James Moran: Questions Remain


Does the Guinness Book of World
Records have an entry for the politician fastest to
apologize for Thought Crimes about ethnic issues?

I figured Sen.

Trent Lott
held the world championship in the
apology Olympics. But now comes Rep. James Moran, who
seems to have trounced even the Mississippi senator in
the belly-crawl competition.

Mr. Moran`s offense, as the world
now knows, was to say that American Jews have played a
large role in pushing the United States into the coming
war with Iraq and thereby utter what is supposed to be
unutterable about Jewish power and Jewish loyalty.

Specifically, what he said at a
rally of religious opponents of the war in response to a
Jewish woman who wondered why more Jews were not
present, was "If it were not for the strong support
of the Jewish community for this war with Iraq, we would
not be doing this,"
and "The leaders of the
Jewish community are influential enough that they could
change the direction of where this is going, and I think
they should."

Jewish leaders in and around his
own constituency at once

denounced
him and, despite his immediate belly flop,
demanded his resignation from office, as did the
Washington Post.

Meanwhile, the Republicans,
sniffing blood, paddled in to take a bite of Mr. Moran`s
flesh. The world`s only Jewish Republican congressman,
Rep. Eric Cantor,

told
a meeting of 150 Orthodox Jewish leaders that
what Mr. Moran said was "reminiscent of the
accusations contained in the Protocols of the Elders of
Zion,"
a classic anti-Semitic forgery.

Of course Mr. Moran said nothing
like that—any more than the hapless Washington
bureaucrat who nearly lost his job a few years ago for
using the word

"niggardly"
said anything

racially offensive.
Mr. Moran`s critics either make
the same kind of confusion, out of an obsession with
their own persecution, or else are simply using the
charge to score political points. 

What Mr. Moran actually said is
more or less (though perhaps not literally) true.

Only a month before the
Washington Post
editorial page was blathering for
his resignation, its news section carried on the front
page (Feb.
9
) a long story by reporter Robert Kaiser on how "Bush
and Sharon [
are] Nearly Identical on Mideast
Policy
." It showed how mainly (but not exclusively)
Jewish neo-conservatives in the Bush administration have
pressed for war with Iraq and how these same people
share the agenda of Israeli Prime Minister Ariel
Sharon`s bellicose Likud party. "The Likudniks are
really in charge now,"
a senior government official
told Mr. Kaiser. Other observers agree. 

Articles in

The Nation
by Jason Vest, the Los Angeles
Times
by political scientist Chalmers Johnson, and
most recently in a hard-hitting and well-researched

article
in The American Conservative by Pat
Buchanan, among several other pieces by major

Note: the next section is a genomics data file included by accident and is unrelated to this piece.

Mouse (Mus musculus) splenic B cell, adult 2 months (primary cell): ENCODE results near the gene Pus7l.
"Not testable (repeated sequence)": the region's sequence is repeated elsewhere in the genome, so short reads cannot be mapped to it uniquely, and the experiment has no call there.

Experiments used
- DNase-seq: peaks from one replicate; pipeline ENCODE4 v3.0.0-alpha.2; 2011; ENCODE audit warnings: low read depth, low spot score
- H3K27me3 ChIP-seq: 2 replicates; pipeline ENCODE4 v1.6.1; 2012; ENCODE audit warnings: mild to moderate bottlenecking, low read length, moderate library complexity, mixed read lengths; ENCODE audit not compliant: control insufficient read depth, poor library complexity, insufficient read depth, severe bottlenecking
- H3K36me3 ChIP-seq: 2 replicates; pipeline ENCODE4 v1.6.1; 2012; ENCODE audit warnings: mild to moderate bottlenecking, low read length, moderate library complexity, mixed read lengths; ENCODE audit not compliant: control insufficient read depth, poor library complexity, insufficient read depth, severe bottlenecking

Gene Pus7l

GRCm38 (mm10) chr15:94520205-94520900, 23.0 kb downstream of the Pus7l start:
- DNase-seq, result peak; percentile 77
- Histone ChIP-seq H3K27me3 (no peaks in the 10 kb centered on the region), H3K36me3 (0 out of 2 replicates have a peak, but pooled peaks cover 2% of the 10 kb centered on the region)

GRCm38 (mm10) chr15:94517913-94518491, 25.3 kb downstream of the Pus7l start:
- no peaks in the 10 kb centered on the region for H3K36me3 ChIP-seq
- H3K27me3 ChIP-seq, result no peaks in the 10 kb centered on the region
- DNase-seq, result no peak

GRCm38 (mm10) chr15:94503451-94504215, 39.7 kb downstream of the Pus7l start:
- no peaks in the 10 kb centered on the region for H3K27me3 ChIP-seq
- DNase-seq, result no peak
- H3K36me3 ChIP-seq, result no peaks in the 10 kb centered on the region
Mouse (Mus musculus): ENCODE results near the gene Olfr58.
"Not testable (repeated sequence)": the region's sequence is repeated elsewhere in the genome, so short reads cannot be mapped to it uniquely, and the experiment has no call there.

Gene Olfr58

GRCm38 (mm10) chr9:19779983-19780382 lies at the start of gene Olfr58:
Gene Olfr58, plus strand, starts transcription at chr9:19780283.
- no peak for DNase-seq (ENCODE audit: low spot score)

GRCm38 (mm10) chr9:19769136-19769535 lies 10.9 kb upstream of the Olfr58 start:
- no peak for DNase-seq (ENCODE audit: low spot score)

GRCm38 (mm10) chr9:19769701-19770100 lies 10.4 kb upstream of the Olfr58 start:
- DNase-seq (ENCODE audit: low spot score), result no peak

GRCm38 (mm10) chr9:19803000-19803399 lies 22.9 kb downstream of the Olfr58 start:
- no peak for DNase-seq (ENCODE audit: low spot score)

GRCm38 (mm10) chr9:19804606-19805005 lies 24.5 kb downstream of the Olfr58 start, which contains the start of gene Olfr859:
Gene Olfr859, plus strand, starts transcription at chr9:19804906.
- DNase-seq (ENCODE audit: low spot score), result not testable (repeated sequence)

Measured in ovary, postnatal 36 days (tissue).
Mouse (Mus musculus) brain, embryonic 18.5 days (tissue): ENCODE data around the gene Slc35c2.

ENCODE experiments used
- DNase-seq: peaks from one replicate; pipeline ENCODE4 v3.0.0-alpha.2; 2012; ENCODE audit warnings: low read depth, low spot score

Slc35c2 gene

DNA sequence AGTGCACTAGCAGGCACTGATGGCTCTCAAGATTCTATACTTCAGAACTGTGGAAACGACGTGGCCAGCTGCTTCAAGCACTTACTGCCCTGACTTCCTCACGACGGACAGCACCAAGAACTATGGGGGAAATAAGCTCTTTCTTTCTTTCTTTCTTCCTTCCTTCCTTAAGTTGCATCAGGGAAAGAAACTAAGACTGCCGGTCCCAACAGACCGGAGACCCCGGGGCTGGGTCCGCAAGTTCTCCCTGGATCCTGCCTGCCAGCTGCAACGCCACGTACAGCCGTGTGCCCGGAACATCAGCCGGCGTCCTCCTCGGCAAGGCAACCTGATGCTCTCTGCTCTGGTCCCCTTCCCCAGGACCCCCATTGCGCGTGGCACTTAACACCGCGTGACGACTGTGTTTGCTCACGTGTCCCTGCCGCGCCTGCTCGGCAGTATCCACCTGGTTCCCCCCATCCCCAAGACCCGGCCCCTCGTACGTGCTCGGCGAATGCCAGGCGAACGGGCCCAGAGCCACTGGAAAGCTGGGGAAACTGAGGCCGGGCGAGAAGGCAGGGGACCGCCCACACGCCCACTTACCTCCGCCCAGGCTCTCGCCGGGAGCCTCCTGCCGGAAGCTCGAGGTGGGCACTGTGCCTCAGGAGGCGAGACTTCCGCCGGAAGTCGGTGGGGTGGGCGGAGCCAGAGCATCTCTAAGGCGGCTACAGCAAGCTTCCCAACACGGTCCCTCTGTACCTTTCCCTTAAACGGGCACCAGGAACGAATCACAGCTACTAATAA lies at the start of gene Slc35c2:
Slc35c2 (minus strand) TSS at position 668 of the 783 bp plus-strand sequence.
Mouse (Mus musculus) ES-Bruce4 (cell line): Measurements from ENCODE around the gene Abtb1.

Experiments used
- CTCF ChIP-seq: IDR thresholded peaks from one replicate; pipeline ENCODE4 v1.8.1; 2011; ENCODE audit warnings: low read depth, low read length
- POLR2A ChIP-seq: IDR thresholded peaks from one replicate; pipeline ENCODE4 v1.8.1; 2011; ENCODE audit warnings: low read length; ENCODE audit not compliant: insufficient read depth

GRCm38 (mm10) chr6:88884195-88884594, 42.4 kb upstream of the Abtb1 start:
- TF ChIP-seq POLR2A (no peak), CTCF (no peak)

journalists and scholars, have all uncovered much the
same facts.

When Tim Russert of NBC`s "Meet
the Press"
asked his guest Richard Perle, a leading
neo-con hawk who`s chairman of the Defense Policy Board
in the Pentagon, "Can you assure American viewers
across our country that we`re in this situation against
Saddam Hussein and his removal for American security
interests?"
(as opposed to Israel`s), then, as the
Forward, the leading Jewish newspaper in the
country,

remarked
last month, "the toothpaste is out of the
tube."

None of this literally
corroborates what Mr. Moran said about "the strong
support of the Jewish community"
for war with Iraq;
the Bush Likudniks don`t necessarily represent all (or
even

very many
) American Jews, but, as Michelle Goldberg
noted in an

article
on Salon.com last fall, "mainstream
Jewish groups and leaders are now among the strongest
supporters of an American invasion of Baghdad."

What Mr. Moran said was close
enough to the truth not to be so ruinously "offensive"
as his enemies are claiming.

And the Jewish leaders who started
the stampede for Mr. Moran`s resignation aren`t mainly
concerned about "anti-Semitism" anyway. What they don`t
like is his voting record on Israel.

As Ronald Halber, executive
director of the Jewish Community Council of Washington,
told the

Post
, the congressman`s remarks were merely
"the icing on the cake. Over the past several years,
Congressman Moran has expressed a hostile tendency
toward Israel. It has come up in his votes and in his
statements."

Anti-Semitism is one thing, and a
good reason to resign. Opposition to Israel, at least
for Americans, isn`t.

If American Jewish leaders, inside
or outside the Bush administration, can`t make that
distinction and insist on using the charge of
"anti-Semitism"
simply to smear and silence all
critics of Israel and our policies toward it, then there
may be good reason to ask more and much harder questions
about their real political and foreign policy agendas.

COPYRIGHT

CREATORS SYNDICATE, INC.

[Sam Francis [email
him] is a nationally syndicated columnist. A selection
of his columns,

America Extinguished: Mass Immigration And The
Disintegration Of American Culture
, is now available
from


Americans For Immigration Control
.]